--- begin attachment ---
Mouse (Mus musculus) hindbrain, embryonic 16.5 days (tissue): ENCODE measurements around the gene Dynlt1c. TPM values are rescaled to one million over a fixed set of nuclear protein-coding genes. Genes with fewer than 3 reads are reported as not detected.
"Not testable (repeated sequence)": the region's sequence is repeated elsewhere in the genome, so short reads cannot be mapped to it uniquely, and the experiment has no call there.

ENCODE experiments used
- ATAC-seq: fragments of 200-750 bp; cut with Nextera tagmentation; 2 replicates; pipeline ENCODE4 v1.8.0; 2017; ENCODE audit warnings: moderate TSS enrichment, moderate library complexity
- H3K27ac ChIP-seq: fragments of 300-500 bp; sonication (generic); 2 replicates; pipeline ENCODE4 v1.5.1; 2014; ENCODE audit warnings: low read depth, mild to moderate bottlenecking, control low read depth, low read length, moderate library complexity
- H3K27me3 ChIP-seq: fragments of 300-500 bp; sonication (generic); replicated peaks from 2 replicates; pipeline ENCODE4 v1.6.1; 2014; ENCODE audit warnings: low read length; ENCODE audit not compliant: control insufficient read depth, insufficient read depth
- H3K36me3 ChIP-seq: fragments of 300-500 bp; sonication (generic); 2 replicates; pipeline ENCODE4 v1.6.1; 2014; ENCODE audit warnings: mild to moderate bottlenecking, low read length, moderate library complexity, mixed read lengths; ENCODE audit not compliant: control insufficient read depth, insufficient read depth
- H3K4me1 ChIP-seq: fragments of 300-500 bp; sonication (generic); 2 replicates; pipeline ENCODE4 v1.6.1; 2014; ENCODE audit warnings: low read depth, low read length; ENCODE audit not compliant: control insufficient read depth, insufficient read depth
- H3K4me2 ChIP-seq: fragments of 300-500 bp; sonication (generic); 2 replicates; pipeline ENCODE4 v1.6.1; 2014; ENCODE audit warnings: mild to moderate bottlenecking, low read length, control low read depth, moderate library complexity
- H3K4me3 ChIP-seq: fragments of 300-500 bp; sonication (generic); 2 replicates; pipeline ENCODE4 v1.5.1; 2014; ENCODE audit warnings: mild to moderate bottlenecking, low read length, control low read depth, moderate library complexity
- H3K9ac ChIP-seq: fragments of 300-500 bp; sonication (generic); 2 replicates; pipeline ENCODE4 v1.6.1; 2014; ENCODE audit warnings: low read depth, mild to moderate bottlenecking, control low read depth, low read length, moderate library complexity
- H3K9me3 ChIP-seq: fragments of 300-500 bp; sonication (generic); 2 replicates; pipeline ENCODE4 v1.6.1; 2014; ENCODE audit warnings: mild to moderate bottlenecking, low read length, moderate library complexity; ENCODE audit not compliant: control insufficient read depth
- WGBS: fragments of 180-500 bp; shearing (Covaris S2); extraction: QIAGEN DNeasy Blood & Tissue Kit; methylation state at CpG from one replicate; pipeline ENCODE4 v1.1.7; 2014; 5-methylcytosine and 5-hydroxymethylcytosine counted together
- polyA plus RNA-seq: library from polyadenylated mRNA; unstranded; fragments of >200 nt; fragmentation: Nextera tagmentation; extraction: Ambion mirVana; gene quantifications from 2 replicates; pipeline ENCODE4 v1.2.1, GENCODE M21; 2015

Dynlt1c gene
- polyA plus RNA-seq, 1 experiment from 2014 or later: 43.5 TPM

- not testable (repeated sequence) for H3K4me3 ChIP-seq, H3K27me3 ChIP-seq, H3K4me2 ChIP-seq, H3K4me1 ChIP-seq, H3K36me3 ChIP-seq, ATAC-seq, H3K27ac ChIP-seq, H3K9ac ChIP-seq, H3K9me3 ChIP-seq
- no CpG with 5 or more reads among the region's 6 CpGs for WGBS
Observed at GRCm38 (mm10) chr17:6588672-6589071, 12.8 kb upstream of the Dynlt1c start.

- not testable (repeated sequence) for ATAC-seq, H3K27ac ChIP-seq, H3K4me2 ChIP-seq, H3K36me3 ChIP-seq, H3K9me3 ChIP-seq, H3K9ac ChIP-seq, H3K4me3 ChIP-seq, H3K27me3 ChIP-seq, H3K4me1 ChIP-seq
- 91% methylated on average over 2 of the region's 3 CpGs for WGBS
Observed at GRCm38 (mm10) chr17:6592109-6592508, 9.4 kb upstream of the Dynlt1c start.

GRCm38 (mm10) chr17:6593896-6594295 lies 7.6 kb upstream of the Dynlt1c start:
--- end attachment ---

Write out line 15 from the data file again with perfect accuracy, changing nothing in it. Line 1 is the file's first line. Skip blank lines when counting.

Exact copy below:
Dynlt1c gene